adjective (feistier, feistiest)informal
- Yet set against that is the fact that this is a pretty dry effort with an unusual lack of feisty anecdotes, and this remains one for the real aficionado.
- They are characters you can get underneath and they are all quite strong and feisty, but they are all flawed and frail.
- Scotland were well beaten by a determined and feisty Irish side who now go to Twickenham next weekend with a chance of winning the championship.
- Once they adapt to their new coach's ways, the team will be aggressive and feisty.
- I simply nodded, quelling that feisty, fiery side of me, and offered yet another ghost of a smile.
- The feisty old lady lives alone but fights with the men almost every day.
- Example sentences
- It's a system that has produced feistily independent judges for centuries, whatever the theoretical breach of the separation of powers principle.
- But when there are a handful of cat-calls from the audience, Maines responds feistily.
- ‘I think the media has built it up to be something they can have a little fun with,’ she observed, feistily.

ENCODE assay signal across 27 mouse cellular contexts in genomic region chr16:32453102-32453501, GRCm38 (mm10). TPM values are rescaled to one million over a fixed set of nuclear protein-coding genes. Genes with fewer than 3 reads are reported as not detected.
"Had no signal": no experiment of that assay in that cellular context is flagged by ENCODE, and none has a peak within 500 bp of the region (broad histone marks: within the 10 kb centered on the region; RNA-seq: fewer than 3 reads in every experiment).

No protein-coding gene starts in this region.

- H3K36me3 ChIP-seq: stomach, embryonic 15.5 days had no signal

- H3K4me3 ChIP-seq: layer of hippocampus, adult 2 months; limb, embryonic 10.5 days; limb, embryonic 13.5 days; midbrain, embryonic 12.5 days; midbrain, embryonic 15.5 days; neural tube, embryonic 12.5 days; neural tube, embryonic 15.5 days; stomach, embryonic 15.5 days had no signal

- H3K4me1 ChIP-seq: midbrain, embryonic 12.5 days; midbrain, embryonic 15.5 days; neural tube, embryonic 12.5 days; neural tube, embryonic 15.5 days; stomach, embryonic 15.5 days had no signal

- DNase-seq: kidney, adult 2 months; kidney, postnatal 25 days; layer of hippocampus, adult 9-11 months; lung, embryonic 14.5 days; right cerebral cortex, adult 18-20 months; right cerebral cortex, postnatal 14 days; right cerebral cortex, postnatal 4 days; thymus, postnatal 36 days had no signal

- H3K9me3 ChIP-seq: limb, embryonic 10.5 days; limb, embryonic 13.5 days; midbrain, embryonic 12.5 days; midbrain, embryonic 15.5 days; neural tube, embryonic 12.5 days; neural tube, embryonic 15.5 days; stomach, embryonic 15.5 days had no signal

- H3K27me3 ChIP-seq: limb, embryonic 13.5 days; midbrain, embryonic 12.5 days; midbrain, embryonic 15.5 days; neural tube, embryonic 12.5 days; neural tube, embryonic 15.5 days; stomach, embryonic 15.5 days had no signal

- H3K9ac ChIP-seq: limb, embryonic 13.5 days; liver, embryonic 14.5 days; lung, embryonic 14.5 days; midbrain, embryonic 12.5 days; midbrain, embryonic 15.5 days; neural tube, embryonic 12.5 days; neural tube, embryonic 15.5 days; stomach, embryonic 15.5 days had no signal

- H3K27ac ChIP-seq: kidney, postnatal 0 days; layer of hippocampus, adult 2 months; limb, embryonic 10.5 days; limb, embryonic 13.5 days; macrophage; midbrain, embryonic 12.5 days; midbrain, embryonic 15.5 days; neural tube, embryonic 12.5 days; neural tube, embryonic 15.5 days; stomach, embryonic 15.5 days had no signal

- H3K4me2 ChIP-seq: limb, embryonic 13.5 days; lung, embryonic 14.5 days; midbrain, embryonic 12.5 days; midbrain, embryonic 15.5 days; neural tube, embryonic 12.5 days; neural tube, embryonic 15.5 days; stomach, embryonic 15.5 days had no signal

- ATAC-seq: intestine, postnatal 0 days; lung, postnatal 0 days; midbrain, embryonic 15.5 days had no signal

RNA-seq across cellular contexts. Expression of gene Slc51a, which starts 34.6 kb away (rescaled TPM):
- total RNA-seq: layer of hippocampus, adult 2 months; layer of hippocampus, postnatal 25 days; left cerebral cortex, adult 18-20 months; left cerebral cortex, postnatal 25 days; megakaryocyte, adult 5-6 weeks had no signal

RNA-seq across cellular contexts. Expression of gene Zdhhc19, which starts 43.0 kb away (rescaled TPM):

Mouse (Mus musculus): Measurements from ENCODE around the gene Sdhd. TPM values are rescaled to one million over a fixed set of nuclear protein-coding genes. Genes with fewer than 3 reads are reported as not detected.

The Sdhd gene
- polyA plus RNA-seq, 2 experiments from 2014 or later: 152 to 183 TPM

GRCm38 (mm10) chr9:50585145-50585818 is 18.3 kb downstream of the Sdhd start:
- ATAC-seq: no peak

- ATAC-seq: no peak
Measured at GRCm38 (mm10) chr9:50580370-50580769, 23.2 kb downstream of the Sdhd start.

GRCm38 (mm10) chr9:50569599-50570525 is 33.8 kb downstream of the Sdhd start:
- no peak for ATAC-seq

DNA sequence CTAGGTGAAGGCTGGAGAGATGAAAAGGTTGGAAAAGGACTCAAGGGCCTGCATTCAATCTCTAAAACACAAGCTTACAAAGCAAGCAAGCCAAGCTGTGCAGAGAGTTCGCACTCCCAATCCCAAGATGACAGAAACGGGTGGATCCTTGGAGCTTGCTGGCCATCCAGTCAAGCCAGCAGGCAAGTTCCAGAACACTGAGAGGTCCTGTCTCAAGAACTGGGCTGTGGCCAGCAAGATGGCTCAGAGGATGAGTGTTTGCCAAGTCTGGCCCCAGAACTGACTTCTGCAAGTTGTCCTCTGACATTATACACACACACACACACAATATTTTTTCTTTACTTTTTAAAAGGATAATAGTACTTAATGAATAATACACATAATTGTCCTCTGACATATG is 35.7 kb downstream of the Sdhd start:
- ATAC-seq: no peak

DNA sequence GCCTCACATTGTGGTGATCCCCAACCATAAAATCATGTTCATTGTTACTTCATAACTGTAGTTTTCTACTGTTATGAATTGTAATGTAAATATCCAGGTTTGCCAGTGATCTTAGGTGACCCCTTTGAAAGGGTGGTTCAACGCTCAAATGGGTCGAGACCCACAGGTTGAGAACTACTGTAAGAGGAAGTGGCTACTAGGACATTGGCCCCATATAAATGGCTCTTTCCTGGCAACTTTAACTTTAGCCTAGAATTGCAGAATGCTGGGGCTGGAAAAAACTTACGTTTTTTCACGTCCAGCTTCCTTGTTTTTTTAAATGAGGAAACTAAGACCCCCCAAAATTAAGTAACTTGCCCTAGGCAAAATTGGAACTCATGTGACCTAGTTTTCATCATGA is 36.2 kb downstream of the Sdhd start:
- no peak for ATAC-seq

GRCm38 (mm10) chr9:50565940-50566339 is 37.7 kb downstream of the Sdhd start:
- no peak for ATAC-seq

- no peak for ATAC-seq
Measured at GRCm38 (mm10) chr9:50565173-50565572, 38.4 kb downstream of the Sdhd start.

- Example sentences
- His enthusiasm and feistiness have tempered a lineup that was beginning to take itself too seriously.
- They bring a youthful feistiness to the roles, but there isn't the bitterness or sophistication to make Shakespeare's rapier swift dialogue sting.
- She is composed almost entirely of feistiness.
Late 19th century: from earlier feist, fist 'small dog', from fisting cur or hound, a derogatory term for a lapdog, from Middle English fist 'break wind'. Compare with fizzle.
A small farting dog is the surprising idea behind the word feisty, meaning ‘spirited and exuberant’. It comes from the earlier and now obsolete word feist or fist meaning ‘small dog’, from fisting cur or fisting hound. This was a derogatory term for a lapdog, deriving from the old verb fist, meaning ‘to break wind’. Fist may also be the source of fizzle, which in the 16th century meant ‘to break wind quietly’. Fart itself goes back to Old English times and was formerly a more respectable word than it is now—Geoffrey Chaucer used it in The Canterbury Tales.
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